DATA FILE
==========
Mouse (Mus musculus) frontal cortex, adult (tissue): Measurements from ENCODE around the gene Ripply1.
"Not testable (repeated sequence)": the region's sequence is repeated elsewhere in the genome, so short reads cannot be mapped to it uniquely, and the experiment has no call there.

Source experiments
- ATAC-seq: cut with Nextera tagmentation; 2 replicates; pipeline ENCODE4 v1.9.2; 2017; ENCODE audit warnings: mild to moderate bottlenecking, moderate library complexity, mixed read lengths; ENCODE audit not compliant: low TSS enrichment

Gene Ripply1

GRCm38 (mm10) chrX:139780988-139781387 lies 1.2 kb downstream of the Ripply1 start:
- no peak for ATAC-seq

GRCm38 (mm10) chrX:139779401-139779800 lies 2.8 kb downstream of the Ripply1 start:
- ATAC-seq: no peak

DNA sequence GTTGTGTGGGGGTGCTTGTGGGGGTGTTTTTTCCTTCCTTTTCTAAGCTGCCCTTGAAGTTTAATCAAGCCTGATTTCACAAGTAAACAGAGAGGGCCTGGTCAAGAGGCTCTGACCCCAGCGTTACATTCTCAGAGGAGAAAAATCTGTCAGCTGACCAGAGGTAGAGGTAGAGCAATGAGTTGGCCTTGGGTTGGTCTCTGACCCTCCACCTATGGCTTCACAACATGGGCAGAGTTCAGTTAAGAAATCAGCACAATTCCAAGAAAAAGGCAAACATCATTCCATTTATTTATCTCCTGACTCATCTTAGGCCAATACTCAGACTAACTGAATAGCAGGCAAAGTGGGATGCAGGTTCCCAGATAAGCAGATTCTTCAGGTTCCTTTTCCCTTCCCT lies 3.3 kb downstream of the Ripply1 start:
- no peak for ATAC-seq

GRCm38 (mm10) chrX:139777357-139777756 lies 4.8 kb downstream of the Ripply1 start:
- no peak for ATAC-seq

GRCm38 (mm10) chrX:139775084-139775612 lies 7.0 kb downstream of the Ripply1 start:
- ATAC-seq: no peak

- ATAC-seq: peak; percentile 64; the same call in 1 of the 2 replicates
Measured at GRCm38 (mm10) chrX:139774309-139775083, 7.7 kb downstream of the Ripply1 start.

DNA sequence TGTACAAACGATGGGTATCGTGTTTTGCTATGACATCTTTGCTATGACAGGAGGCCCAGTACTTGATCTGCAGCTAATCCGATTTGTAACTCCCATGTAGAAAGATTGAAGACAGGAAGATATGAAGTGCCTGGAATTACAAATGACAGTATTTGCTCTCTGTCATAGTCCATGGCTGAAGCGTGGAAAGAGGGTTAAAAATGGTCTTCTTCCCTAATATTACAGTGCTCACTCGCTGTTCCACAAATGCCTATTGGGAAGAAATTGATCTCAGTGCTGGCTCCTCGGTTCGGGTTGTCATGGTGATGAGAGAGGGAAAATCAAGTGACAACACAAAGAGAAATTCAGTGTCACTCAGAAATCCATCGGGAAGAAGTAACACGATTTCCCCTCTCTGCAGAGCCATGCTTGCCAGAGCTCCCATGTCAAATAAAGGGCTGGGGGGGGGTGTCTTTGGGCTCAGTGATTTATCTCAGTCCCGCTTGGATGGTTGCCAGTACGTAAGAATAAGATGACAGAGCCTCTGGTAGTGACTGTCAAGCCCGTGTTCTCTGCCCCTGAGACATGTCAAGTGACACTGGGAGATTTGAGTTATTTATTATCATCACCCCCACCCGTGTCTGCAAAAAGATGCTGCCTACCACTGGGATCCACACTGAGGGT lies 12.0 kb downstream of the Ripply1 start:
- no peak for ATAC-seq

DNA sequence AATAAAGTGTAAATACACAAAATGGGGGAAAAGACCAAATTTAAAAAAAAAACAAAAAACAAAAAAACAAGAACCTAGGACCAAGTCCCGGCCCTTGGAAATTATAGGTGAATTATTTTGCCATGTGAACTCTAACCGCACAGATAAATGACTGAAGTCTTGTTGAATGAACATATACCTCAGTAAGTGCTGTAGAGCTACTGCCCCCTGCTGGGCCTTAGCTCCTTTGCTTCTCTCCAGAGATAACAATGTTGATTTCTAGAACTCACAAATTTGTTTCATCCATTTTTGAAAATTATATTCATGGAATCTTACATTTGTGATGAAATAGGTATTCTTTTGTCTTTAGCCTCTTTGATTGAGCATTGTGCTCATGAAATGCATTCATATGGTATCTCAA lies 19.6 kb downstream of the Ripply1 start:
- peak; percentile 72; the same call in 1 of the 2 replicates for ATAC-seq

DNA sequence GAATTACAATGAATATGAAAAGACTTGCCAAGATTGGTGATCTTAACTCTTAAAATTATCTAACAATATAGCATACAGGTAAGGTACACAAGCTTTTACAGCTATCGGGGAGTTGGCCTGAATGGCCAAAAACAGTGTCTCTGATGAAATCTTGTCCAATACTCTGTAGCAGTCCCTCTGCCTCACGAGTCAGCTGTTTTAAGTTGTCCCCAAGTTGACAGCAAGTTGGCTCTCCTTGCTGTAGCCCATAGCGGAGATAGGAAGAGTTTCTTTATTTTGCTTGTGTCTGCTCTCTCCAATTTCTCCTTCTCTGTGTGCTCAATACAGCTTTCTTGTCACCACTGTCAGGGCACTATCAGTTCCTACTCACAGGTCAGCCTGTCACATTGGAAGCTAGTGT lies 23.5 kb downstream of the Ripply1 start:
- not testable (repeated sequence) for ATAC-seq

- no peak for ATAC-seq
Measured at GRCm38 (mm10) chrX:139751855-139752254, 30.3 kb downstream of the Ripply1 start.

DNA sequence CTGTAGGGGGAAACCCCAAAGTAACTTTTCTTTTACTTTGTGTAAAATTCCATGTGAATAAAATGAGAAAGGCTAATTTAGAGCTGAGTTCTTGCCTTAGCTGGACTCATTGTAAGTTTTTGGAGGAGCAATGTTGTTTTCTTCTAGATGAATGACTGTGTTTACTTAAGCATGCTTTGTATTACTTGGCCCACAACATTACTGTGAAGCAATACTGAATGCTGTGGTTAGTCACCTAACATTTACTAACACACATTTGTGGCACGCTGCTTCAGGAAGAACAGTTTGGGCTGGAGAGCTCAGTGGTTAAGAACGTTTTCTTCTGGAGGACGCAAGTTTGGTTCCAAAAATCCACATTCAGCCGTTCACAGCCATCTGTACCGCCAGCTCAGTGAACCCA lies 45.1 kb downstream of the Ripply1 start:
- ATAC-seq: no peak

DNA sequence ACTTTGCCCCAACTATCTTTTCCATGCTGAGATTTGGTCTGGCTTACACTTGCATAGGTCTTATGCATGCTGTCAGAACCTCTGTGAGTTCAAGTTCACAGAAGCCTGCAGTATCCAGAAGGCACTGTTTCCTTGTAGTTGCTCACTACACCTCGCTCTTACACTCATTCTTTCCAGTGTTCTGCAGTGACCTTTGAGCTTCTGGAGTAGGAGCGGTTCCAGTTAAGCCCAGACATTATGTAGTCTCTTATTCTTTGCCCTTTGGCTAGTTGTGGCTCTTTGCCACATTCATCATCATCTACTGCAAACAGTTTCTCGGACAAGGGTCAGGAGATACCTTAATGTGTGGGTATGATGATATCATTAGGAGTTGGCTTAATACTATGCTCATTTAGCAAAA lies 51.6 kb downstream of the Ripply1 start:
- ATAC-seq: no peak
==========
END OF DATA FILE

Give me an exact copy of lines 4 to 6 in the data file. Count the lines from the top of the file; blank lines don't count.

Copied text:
- ATAC-seq: cut with Nextera tagmentation; 2 replicates; pipeline ENCODE4 v1.9.2; 2017; ENCODE audit warnings: mild to moderate bottlenecking, moderate library complexity, mixed read lengths; ENCODE audit not compliant: low TSS enrichment

Gene Ripply1

GRCm38 (mm10) chrX:139780988-139781387 lies 1.2 kb downstream of the Ripply1 start: